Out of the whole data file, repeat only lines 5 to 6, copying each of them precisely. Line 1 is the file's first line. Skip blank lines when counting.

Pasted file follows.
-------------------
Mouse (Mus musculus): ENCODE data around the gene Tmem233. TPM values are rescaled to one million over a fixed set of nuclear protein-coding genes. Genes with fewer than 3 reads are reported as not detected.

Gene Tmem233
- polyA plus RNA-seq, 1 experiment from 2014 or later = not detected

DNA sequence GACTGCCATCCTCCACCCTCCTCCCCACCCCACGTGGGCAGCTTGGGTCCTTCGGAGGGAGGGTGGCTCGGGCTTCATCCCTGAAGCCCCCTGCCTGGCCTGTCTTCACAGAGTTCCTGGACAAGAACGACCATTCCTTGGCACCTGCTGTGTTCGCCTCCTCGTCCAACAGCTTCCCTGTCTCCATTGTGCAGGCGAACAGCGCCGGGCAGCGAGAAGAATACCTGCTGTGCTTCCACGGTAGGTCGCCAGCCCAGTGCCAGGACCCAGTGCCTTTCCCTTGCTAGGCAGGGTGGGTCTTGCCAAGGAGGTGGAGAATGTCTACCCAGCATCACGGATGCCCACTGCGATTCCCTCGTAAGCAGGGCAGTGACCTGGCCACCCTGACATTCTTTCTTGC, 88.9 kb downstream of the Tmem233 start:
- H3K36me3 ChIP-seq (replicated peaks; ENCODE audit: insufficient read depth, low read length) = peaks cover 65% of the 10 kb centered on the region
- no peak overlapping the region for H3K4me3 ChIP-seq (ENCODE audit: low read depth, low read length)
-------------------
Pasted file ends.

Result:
- H3K36me3 ChIP-seq (replicated peaks; ENCODE audit: insufficient read depth, low read length) = peaks cover 65% of the 10 kb centered on the region
- no peak overlapping the region for H3K4me3 ChIP-seq (ENCODE audit: low read depth, low read length)